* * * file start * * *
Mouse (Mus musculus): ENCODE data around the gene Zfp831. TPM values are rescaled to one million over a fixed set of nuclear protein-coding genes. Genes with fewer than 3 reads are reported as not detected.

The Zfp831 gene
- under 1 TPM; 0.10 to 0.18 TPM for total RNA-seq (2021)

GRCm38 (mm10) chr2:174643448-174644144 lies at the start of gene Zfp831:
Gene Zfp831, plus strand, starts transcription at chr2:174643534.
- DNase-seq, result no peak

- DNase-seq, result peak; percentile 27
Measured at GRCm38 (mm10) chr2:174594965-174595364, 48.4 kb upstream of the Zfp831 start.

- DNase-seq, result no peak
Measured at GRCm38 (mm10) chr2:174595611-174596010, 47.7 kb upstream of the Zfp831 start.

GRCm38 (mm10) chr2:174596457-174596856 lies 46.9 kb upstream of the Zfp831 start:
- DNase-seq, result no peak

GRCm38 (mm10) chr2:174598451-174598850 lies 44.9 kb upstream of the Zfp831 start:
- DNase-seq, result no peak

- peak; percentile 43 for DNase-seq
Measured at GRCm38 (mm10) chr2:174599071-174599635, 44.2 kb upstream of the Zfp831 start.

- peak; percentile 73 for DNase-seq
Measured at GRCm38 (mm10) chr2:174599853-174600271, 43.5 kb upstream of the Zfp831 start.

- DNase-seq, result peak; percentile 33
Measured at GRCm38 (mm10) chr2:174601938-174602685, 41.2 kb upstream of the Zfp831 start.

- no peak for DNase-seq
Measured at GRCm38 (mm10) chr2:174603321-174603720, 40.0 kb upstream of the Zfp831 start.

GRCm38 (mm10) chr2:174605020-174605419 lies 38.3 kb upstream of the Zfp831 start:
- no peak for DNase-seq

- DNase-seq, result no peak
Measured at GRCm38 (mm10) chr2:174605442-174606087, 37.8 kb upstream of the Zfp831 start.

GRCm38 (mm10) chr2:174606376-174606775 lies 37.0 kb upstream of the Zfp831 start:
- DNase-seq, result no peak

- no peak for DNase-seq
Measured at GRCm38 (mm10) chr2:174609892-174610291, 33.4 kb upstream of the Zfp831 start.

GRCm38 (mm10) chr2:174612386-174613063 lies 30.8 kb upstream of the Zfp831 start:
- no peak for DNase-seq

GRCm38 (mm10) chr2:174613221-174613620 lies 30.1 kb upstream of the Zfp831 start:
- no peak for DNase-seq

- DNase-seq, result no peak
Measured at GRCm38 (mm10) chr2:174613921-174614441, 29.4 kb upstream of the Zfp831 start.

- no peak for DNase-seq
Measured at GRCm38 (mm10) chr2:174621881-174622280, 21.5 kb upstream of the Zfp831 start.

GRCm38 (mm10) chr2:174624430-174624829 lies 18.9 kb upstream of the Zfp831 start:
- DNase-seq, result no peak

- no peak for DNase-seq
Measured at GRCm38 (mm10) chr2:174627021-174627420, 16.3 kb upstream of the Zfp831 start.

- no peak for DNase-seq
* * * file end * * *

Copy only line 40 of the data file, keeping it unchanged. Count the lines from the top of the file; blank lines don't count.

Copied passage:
- DNase-seq, result no peak